Submitted by: Lauren Green, BCBA
You parents are rock stars! You are there for every boo boo, every success, every failure, and every meltdown. Sometimes, even though you are used to the behavioral challenges that accompany Autism, you beg for an answer to the question “Why can’t they just get past this?” or “When will these behaviors just stop?”
The first thing to know is that even if you are a trained professional, these behaviors can still surface randomly over time. In ABA we call this “spontaneous recovery”. It is also important to know that behavior doesn’t change overnight and that there is no miracle to halt all problem behavior in a day. Behavior change takes time. But where do you start?
Let’s return to the basics of all human behavior: Our ABC’s! (Antecedent: What happens before the behavior? Behavior: The behavior of interest. Consequence: What happens immediately following that behavior?) We need to know our ABC’s to determine the function of a behavior or why the behavior is occurring. I’ll cover this in more detail after a brief discussion on functions of behavior.
Every person performs any behavior for a reason. Every time we talk, walk, eat, drink, or do anything, we do it for a reason (also called a function). There are 4 functions to all human behavior and they can be remembered by the acronym SEAT:
Sensory behaviors (automatically reinforced behaviors) are any behaviors that happen on their own without access to other people or items. If you were in a room without anything in it, what behaviors might you do? For me, I would probably sing to myself or braid my hair over and over. Children with Autism engage in a variety of automatically reinforced behaviors such as toe walking, hand flapping, scripting scenes from their favorite shows, etc.
Escape behaviors are any behaviors that allow us to escape something we don’t want to do or things that are aversive to us. These behaviors may also allow us to temporarily avoid those things. What are some escape behaviors that you engage in? I hate folding the laundry. I will make up 100 reasons why I don’t have time to fold it. Sometimes when I’m shopping, I will turn down an aisle that I don’t need to be on just to avoid someone that I don’t feel like seeing. Children with Autism also engage in behaviors to escape or avoid certain tasks, activities, or items.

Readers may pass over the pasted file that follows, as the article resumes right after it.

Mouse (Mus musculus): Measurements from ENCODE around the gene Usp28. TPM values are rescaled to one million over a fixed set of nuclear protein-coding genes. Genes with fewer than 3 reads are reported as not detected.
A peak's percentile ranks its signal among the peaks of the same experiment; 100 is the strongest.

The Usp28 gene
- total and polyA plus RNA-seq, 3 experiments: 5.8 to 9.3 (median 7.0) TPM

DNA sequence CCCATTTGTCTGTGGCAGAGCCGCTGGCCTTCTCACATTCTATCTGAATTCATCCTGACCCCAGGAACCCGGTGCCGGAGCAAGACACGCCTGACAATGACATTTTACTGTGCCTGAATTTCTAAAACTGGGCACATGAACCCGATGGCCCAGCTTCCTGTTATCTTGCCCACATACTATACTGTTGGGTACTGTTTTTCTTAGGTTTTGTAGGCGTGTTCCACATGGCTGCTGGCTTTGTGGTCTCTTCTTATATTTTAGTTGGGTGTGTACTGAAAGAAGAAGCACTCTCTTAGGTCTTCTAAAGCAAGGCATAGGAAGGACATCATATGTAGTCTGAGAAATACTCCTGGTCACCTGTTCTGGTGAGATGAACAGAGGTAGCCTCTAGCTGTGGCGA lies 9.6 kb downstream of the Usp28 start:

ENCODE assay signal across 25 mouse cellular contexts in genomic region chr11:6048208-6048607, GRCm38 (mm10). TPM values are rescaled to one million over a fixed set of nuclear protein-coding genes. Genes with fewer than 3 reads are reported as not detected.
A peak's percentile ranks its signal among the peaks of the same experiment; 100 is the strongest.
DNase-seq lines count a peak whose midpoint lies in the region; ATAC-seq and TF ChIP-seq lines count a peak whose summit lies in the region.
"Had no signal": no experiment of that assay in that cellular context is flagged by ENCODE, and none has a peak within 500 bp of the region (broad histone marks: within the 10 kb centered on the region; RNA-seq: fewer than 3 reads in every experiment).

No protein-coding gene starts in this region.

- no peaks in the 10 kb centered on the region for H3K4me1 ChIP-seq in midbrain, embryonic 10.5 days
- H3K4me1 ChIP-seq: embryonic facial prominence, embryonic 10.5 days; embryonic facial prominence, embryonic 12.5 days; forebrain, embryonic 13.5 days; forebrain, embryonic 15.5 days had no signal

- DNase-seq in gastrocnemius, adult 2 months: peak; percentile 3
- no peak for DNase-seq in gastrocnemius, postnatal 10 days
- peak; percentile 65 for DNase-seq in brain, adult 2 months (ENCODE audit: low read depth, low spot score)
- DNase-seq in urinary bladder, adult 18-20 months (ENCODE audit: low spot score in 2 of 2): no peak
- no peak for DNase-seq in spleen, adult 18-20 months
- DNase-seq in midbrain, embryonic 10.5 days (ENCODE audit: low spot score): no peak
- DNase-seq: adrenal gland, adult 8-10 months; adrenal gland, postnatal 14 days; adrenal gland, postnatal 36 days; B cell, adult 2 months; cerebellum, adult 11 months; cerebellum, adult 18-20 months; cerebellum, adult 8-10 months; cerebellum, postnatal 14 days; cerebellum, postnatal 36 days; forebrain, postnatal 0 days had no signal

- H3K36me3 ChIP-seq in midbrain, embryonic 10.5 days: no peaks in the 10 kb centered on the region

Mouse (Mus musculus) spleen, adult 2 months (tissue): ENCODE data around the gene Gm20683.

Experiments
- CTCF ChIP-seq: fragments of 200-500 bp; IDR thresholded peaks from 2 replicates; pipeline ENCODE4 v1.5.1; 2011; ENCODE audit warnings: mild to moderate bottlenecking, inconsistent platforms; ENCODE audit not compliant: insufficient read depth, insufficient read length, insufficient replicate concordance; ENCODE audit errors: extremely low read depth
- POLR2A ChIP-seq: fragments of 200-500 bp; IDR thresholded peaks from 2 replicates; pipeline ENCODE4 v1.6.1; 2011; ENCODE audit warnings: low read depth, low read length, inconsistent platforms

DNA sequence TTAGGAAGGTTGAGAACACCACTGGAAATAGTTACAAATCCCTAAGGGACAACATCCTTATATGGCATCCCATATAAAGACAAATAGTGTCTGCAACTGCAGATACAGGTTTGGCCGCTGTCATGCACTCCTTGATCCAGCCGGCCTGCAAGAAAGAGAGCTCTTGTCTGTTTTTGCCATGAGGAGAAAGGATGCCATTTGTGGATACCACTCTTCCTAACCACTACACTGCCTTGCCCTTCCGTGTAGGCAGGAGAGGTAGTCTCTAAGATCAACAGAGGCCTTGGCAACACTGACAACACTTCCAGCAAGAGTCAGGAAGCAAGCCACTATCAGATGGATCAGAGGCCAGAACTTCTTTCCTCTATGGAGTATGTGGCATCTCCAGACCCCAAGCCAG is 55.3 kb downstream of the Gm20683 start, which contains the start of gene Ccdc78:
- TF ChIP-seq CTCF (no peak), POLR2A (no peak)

Attention maintained behaviors are exactly what they sound like. They are for the attention of others. We say “hi” in hopes of getting a response from someone else. We ask questions because the information that someone else has may be valuable to us. Comedians value attention from others and that is why they tell jokes. If our attention weren’t valuable to them, they would stop telling jokes. Children with Autism engage in attention seeking behaviors that aren’t always appropriate to the situation.
Tangible maintained behaviors are behaviors that consistently result in the access to a preferred tangible item. I go to the grocery store because the behavior results in me getting food. Young children ask parents to get things off of the shelves for them and it results in a tangible item. Children with Autism don’t always know how to communicate their needs and they may engage in disruptive behaviors because those behaviors result in a preferred tangible or they may engage in disruptive behavior if a preferred tangible item isn’t available.
You now understand the different types of behavior, but how does that actually help you? I will now show you how the ABC’s and the functions of behavior go together.
When your child is continually engaging in specific behaviors, you are going to want to get a pen and paper and write your ABC’s. Here’s an example:
|Mom says no to a candy bar at store||Billy starts screaming||Mom gives him candy to be quiet|
|Mom says we are out of popsicles||Billy starts screaming||Mom tries to give him other things to calm him down|
|Mom says it’s time to get out the pool||Billy starts screaming||Mom says “okay you can have 10 more minutes”|
Now behavior isn’t always this clear, but the more we write down, the more we can see patterns in behavior. When we look at our ABC’s above, what pattern do we see? Review the acronym SEAT and determine what the function of Billy’s screaming is.
Did you choose tangible? If so, you got it! Billy wanted a preferred item or activity, he began screaming, and he got the item. This is a very straight forward example of behavior that happens for access to a tangible.
All of this information doesn’t change the behavior that is happening, but it helps you determine the biggest question which is “why does my child do this?” Once you can determine why it is happening by collecting and reviewing your ABC’s, you can then begin the process of changing your child’s behavior. We will delve into that in another blog. Good luck parents. Continue being rock stars. Remember to take a SEAT and review your ABC’s.